You don’t have to look far to find incredible success stories from inner city raised entrepreneurs. They often credit some of their success to humble urban upbringings. Here are three iconic figures born without a silver spoon who turned “lead into gold.”
Dr. Dre. Legendary hip-hop entrepreneur was born and raised in Compton California. He recently sold Beats Electronics to Apple for $3 Billion, making him the wealthiest hip-hop celebrity according to Forbes magazine. Dr. Dre donated $70 million to the University of Southern California. Part of the donation will go to financially supporting disadvantaged students to “go on to do something that could potentially change the world.” His story will soon be on the big screen in the “Straight out of Compton” movie.
Daymond John. Raised in Hollis Queens, a world-renowned fashion mogul, and FUBU brand architect. Daymond regularly appears on the extremely popular and educational TV show Shark Tank. He has strategically leveraged his influence on the internet with Daymond John Academy to help struggling entrepreneurs and to create a greater impact.
Myles Kovacs. Iconic local hero from East Los Angeles and founder of the DUB Wheels and Magazine Empire. He overcame incredible odds as a youth, also credits part of his success to his “Street Knowledge.” Myles has consciously evolved after appearing with his wife Cynthia on “The Secret Millionaire” Television show and now spreads his words of wisdom across the Globe as a Keynote speaker. I had the pleasure of meeting him not long ago, and I can relate to his quote, the streets can make you “Bitter or Better.”
Here are seven essential lessons for success:
1. Team building.
If you grew up in the inner-city, you either belonged or knew someone in a gang, clique or posse. Within some of these structured organizations, you had to create your crew. Who do you want on your squad and vise-versa? Picking the wrong individuals could be a dangerous mistake in this volatile environment, friends can turn on you quick especially if there is money involved. It’s no different in the business world; one wrong hire is all it takes for your company to pay financially for this mistake. It could also taint the culture you worked hard to create. Team building is one of the most important skills for any successful entrepreneur.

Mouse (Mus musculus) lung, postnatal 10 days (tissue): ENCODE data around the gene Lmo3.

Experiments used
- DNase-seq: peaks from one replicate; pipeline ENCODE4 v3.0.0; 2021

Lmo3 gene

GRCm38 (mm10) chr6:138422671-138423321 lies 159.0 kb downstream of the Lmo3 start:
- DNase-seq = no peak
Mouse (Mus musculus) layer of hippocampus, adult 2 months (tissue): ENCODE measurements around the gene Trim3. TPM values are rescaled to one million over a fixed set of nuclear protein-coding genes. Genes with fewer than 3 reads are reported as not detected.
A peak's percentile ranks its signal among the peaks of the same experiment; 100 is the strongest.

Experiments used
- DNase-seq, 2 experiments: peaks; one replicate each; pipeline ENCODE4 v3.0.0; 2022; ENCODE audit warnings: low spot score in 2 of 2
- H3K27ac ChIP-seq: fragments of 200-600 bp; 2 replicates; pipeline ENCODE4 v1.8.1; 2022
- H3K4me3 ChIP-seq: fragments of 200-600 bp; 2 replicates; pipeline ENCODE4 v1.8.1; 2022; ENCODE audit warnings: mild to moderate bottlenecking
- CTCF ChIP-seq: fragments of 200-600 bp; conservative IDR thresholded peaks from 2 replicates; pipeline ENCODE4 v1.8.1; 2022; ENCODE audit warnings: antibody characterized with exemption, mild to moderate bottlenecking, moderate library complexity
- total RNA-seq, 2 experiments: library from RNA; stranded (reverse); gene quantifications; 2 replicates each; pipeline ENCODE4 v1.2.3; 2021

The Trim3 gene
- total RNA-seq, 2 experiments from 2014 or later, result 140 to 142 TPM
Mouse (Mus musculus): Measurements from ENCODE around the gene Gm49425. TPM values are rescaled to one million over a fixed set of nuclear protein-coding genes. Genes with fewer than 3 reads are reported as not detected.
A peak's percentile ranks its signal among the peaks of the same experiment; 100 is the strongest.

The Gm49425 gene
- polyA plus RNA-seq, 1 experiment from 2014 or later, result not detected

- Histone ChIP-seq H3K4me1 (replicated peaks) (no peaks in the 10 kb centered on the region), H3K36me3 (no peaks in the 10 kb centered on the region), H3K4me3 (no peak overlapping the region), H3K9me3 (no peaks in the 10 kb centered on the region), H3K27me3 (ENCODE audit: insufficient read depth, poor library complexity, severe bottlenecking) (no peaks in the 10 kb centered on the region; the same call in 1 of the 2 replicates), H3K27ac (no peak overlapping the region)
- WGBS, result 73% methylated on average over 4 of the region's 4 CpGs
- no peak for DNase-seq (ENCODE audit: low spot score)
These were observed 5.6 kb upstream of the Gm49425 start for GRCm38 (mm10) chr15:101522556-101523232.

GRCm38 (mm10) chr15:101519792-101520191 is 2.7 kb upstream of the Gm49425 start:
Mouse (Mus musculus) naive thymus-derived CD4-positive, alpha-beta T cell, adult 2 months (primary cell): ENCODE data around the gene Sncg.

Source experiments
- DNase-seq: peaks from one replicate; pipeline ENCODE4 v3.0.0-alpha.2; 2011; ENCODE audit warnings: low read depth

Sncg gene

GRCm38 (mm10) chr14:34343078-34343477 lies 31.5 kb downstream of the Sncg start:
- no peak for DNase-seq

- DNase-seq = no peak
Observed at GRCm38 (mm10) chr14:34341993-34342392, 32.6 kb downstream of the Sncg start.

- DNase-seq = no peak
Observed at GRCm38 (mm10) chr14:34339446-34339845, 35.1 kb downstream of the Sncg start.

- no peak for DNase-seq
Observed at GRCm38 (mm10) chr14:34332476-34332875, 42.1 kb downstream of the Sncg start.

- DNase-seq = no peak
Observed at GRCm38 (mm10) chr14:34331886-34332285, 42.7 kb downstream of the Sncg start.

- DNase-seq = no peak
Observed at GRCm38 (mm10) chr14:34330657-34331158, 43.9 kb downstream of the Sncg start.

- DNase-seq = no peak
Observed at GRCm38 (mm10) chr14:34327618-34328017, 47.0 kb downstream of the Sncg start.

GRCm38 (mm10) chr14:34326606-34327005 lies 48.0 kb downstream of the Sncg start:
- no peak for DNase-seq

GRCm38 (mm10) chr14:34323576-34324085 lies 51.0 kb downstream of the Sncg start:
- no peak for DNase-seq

2. Making quick decisions.
The slow reaction can get you killed in the concrete jungle. Reminds me of a time when a rival gang member pulled out a sawed-off shotgun at my friends and me at the local gas station parking lot. Luckily for my friend “Listo,” who was stuck in the back seat of a car, the shotgun got jammed as the shooter pulled the trigger giving him and the rest of us enough time to scatter.
Needless to say, growing up in Gardena / Los Angeles area, we attended many funerals of close friends. Business decisions must be made quickly without hesitation.. Wrong decisions won’t lead to the grave.
3. Sniff out the con-artist.
The world has its fair share of con-artist, especially in the urban streets. People selling fake gold chains, empty stereo boxes full of bricks and the list could go on forever. From my experience, the business world is no different.. You have to have your antennas up when dealing with strangers.